Press "Enter" to skip to content

Movie Reviews: 10/31/2022 to 11/6/2022

Movies reviewed this week: Wendell & Wild, Emily the Criminal, Anna and the Apocalypse, Good Morning, Tom Jones, Interceptor, Barbarian, and Gomorrah.

11/3/2022: Wendell & Wild (2022): ***1/2

Imperfect but I am fundamentally charmed by that soundtrack. Fishbone is red hot and Henry Selick isn’t bad himself.

11/4/2022: Emily the Criminal (2022): ****

Super pointed movie that’s pissed off at all the right things. “How much interest are you adding each month?”

Aubrey Plaza really makes the whole thing hum. Gratifyingly, she’s not just doing Walter White here. She’s smart but she doesn’t take to crime naturally; she’s just angry enough to take risks. She plays it with her eyes and with a back-East accent that comes out when she’s stressed.

11/4/2022: Anna and the Apocalypse (2017): ***

Charming and at points quite good, but it needed more musical numbers: you gotta really commit to the bit.

11/4/2022: Good Morning (1959): ****

That’s a delightful little comedy. But it’s Ozu so of course there’s some depth to the surface simplicity. The funny gags about the kid soiling his pants are also a note about the consequences of failing to communicate. The rush to get a television is also a comment on the urge to modernize. My favorite shot in the whole film was late in the movie, when a pair of characters stand waiting for the train, positioned just as if they were another pair of steel pillars holding up the ceiling.

The color scheme is worth singling out, because it’s somehow rich despite being all earth tones. There’s this one moment early on when two women are talking in a hallway, and they’re framed by plaid curtains with another set of plaid curtains visible in the foreground, and a plaid bedspread on the right clashing with everything else, and it’s so perfect. Oh, and the woman facing us has a plaid scarf. Playful and elegant.

11/5/2022: Tom Jones (1963): ***

I was going to argue that this wasn’t really a British New Wave movie except insofar as it’s directed by Tony Richardson, written by John Osborne, and stars Albert Finney. But I was wrong: the flamboyant historical picaresque is draped on the frame of the story of a lower class guy who has ambitions to rise in station and marry an upper class woman. It’s got the same problems some of the other British New Wave movies do, too, insofar as it can’t quite let the protagonist get past those class boundaries.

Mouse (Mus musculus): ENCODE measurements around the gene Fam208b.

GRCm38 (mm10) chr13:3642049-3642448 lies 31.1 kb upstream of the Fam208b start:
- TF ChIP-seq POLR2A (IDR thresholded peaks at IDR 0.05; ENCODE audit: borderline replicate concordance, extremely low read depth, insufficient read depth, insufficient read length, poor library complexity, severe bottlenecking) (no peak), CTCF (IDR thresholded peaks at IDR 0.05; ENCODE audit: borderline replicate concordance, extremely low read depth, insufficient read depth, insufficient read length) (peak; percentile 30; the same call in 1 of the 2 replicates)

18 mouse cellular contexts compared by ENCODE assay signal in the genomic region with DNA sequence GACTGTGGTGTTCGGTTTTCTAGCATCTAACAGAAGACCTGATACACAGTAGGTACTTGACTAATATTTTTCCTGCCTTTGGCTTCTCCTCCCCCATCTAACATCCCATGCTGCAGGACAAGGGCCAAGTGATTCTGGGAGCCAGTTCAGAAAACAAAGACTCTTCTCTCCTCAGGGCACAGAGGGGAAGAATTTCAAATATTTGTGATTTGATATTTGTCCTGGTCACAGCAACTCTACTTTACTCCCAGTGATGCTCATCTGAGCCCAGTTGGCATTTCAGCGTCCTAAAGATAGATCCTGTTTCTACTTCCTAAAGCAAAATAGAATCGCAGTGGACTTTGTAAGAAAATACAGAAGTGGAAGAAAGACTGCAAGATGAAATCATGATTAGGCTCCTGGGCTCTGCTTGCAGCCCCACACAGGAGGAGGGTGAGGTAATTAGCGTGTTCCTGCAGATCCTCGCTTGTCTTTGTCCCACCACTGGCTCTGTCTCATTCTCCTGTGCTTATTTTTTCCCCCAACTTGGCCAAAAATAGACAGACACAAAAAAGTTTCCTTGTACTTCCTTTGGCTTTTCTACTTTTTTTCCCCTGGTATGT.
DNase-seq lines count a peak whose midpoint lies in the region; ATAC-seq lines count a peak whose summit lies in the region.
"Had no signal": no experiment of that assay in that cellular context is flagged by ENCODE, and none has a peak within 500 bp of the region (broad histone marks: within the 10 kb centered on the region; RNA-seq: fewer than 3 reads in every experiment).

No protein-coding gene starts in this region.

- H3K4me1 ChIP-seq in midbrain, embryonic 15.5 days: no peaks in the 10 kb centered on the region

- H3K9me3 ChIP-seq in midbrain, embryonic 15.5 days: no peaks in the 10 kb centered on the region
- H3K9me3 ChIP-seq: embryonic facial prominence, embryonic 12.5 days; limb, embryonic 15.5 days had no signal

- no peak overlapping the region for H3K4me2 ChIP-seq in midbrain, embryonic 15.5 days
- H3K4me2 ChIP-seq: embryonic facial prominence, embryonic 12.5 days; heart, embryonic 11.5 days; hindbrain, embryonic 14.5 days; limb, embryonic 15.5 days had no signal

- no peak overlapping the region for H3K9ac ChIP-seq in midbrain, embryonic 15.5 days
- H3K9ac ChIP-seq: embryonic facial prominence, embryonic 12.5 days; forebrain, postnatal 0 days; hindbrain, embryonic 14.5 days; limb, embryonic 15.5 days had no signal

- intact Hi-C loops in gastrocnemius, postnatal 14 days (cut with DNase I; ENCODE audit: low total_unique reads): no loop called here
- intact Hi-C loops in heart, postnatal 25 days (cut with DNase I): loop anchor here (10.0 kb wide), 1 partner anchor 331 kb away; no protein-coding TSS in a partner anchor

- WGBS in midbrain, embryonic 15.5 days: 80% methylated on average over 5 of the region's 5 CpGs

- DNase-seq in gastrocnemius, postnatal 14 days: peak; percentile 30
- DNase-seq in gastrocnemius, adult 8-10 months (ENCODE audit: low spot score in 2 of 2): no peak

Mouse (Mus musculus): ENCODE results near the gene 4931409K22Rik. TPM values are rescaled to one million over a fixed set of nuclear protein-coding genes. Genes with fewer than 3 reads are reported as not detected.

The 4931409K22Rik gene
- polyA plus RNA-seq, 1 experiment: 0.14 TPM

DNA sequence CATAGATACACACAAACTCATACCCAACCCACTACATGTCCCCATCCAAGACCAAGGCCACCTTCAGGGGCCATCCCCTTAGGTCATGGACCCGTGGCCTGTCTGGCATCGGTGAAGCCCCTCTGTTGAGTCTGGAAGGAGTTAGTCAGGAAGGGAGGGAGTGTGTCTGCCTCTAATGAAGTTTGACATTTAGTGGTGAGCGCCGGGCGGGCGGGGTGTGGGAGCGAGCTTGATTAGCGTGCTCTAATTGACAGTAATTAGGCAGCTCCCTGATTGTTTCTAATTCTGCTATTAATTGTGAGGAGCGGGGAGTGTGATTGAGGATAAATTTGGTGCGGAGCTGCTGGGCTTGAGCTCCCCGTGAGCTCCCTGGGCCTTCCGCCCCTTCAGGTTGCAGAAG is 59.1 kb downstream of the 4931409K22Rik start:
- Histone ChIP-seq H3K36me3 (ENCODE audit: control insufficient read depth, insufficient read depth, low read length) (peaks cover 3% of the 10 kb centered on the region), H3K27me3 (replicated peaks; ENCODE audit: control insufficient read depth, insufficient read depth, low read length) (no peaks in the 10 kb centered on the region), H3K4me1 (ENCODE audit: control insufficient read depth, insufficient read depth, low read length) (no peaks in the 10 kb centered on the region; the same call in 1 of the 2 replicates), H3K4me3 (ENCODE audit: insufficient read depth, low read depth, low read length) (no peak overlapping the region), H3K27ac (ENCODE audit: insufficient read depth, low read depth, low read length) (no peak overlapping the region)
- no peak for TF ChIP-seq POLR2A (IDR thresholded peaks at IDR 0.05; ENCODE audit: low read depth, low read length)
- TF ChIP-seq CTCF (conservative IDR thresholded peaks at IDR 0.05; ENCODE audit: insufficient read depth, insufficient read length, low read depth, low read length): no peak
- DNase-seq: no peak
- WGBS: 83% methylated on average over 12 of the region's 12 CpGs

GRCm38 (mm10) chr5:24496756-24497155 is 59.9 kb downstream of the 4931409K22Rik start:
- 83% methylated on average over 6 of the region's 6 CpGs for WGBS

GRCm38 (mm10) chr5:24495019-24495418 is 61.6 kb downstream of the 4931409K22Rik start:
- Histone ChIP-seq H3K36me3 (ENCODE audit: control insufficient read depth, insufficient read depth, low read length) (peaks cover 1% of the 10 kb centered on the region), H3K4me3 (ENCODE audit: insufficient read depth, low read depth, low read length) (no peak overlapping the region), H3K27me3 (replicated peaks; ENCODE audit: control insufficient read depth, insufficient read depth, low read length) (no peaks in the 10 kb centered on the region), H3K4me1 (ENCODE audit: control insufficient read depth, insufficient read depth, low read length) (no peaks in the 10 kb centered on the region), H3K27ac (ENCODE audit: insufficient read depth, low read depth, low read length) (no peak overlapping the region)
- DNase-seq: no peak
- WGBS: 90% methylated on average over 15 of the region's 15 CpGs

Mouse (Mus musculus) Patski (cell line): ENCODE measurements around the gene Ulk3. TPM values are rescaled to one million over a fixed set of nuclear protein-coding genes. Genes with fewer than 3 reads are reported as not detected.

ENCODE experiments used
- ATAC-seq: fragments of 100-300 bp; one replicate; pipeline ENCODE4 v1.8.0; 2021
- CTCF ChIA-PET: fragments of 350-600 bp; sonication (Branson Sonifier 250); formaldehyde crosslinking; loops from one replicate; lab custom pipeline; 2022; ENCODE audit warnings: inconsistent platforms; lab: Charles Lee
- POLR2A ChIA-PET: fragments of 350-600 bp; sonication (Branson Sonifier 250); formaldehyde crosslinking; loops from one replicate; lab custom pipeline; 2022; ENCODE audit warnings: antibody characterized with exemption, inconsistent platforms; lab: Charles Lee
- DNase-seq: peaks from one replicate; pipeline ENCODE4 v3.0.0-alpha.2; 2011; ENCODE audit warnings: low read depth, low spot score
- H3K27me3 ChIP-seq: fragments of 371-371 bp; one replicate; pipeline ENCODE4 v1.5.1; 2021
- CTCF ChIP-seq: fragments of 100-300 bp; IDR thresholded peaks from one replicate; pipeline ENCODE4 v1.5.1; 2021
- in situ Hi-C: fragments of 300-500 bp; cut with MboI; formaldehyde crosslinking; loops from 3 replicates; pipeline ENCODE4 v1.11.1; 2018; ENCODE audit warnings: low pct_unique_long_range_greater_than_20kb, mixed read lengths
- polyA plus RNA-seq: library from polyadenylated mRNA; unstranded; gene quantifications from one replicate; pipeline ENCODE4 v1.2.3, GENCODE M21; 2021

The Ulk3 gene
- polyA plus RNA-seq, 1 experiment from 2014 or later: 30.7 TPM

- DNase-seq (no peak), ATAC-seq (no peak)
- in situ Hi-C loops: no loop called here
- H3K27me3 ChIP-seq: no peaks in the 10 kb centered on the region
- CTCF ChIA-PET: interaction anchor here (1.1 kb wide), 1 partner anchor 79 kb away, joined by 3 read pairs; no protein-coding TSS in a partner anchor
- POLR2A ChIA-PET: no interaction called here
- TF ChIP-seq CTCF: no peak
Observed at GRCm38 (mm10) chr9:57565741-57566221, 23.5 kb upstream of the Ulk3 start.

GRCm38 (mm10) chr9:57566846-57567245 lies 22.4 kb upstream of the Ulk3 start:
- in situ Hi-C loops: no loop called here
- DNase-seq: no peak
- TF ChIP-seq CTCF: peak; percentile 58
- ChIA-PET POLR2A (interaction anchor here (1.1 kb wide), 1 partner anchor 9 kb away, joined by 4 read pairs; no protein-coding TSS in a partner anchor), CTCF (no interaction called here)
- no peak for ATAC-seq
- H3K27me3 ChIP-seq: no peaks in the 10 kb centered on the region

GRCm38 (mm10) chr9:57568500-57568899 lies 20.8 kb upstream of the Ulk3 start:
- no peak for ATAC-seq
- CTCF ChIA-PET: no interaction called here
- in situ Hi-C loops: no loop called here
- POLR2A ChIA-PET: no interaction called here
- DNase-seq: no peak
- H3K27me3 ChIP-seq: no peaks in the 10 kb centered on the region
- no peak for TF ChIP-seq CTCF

Otherwise it’s fine. I liked the anarchic spirit and the somewhat shy assaults on the fourth wall. Albert Finney and Susannah York have enough charisma and chemistry to fill several movies. The totality is a bit disjointed; some of the random encounters tie back into the plot in the kind of clever way I enjoy, but some of them don’t, and the overall effect is scattered.

11/6/2022: Interceptor (2022): ***

Elsa Pataky is considerably better as a stoic ass-kicker than she ever was as Dominic Toretto’s temporary love interest. As DTV action goes, this is firmly in the fine category, lifted a bit above average by acknowledging the existence of sexual harassment. Decent action scenes, too, with a variety of excuses for the martial arts bits.

11/6/2022: Barbarian (2022): ***

Super clever and pretty innovative. I’m glad I went in fairly blind. The last fifteen minutes or so lets the rest of the movie down but it’s still worth the time.

11/6/2022: Gomorrah (2008): ****

Criterion Challenge 2022
Progress: 44/52
Prompt: watch one of Michael K. Williams’ Closet Picks (RIP)

This is one that’s been on my watchlist since the Criterion Channel launched so I took this challenge as an excuse to watch it. I was pretty sure it’d be up my alley, as a mosaic crime film without any sentimentality, and I was right. If you’re playing the double feature game, pair this one with Traffic — they’re counterparts rather than complements, hope vs. pessimism and global vs. local, but they go well together.

I was wondering if I’d see any echos of the poliziotteschi, the 70s Italian crime movies. Maybe? I can’t imagine Garrone was unaware of his own country’s cinematic history, although I’d guess he was more reacting to those even more nihilistic movies rather than trying to bring them into a new era.

If I had to choose one through line for the five stories contained within the movie, I’d say it was about how the established power structures drain the young to keep themselves strong. Grim movie, but an excellent one.

Be First to Comment

Leave a Reply

Your email address will not be published. Required fields are marked *